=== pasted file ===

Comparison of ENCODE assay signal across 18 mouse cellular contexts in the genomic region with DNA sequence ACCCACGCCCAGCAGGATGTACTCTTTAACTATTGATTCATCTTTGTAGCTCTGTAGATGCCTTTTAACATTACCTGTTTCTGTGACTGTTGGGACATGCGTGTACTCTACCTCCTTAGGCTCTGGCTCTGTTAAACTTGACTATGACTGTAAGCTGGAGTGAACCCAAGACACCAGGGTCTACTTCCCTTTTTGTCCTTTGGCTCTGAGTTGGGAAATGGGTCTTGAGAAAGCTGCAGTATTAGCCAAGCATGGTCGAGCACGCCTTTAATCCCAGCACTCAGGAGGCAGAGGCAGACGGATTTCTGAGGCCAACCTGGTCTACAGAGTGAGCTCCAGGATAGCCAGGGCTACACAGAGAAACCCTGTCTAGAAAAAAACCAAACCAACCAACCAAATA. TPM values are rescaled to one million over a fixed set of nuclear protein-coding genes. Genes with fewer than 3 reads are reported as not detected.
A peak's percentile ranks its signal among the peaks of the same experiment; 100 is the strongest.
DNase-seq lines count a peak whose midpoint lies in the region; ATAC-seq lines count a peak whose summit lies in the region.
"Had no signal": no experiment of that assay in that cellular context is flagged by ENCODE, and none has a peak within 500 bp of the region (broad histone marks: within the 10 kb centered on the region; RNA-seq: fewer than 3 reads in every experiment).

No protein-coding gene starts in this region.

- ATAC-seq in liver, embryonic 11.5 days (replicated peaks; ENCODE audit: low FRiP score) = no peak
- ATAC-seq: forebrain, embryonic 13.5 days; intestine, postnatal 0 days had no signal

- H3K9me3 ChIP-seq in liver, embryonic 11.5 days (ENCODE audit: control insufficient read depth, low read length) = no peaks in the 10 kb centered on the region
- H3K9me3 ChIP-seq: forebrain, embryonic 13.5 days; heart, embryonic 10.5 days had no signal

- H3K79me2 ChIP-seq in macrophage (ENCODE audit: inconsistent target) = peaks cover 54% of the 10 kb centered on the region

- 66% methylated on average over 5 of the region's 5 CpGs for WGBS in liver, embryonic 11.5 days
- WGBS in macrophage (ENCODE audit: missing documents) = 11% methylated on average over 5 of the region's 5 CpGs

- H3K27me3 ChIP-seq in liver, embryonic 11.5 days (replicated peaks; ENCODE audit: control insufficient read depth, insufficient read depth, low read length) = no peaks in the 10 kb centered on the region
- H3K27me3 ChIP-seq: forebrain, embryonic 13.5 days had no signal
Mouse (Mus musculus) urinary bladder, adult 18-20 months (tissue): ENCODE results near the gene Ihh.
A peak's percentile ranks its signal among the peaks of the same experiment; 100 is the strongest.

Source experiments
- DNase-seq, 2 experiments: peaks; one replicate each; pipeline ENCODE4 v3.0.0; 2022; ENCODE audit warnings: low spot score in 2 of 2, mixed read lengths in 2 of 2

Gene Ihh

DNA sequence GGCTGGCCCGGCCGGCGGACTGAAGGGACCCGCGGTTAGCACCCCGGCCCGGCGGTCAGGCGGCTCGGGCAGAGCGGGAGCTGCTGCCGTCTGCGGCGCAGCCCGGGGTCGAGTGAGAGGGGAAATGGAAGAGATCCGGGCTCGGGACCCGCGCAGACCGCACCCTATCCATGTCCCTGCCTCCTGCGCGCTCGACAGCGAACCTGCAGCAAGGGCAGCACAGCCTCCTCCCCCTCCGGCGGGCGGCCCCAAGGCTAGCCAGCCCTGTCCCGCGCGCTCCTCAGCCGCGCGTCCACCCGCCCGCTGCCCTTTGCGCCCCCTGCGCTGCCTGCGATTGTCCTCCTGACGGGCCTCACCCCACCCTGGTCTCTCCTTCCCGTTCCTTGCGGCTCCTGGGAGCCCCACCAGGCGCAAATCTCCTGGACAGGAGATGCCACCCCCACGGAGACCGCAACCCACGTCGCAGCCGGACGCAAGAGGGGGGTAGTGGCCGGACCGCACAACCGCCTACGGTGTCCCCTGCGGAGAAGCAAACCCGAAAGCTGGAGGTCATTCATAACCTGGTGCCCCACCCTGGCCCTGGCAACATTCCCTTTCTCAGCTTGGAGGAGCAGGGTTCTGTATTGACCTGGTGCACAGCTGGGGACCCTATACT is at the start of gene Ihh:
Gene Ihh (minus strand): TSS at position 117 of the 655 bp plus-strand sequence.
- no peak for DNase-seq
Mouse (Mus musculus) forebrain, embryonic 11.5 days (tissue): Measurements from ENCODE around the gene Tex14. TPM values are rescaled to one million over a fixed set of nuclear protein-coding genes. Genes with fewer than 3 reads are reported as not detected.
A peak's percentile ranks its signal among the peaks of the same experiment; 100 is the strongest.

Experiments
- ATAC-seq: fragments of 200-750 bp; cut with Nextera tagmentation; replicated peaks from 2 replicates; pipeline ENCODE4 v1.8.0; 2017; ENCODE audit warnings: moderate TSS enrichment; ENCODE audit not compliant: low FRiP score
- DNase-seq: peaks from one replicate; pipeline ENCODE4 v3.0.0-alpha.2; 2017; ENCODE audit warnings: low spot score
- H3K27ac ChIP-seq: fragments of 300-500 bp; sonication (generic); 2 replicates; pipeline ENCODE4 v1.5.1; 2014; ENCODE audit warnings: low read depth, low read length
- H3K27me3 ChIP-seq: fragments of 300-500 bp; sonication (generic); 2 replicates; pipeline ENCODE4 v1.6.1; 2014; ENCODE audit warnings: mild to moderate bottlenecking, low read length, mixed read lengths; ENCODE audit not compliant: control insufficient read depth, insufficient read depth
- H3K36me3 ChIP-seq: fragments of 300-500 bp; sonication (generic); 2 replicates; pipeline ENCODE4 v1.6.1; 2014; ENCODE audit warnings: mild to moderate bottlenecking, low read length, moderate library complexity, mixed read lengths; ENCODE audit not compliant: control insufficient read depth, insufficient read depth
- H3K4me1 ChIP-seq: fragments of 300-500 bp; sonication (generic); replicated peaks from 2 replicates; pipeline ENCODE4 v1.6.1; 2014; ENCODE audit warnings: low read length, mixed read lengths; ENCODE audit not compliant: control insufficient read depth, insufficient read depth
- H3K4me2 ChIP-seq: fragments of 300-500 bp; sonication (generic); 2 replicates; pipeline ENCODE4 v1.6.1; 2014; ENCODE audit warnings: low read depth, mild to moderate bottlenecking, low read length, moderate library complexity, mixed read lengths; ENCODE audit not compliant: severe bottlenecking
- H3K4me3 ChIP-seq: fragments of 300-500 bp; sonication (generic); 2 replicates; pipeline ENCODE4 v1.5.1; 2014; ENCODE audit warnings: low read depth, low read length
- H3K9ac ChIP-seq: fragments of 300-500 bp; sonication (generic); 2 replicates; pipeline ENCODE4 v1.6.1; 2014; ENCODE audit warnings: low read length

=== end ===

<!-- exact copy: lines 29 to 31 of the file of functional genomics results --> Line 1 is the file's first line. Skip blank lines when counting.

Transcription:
- H3K27me3 ChIP-seq: fragments of 300-500 bp; sonication (generic); 2 replicates; pipeline ENCODE4 v1.6.1; 2014; ENCODE audit warnings: mild to moderate bottlenecking, low read length, mixed read lengths; ENCODE audit not compliant: control insufficient read depth, insufficient read depth
- H3K36me3 ChIP-seq: fragments of 300-500 bp; sonication (generic); 2 replicates; pipeline ENCODE4 v1.6.1; 2014; ENCODE audit warnings: mild to moderate bottlenecking, low read length, moderate library complexity, mixed read lengths; ENCODE audit not compliant: control insufficient read depth, insufficient read depth
- H3K4me1 ChIP-seq: fragments of 300-500 bp; sonication (generic); replicated peaks from 2 replicates; pipeline ENCODE4 v1.6.1; 2014; ENCODE audit warnings: low read length, mixed read lengths; ENCODE audit not compliant: control insufficient read depth, insufficient read depth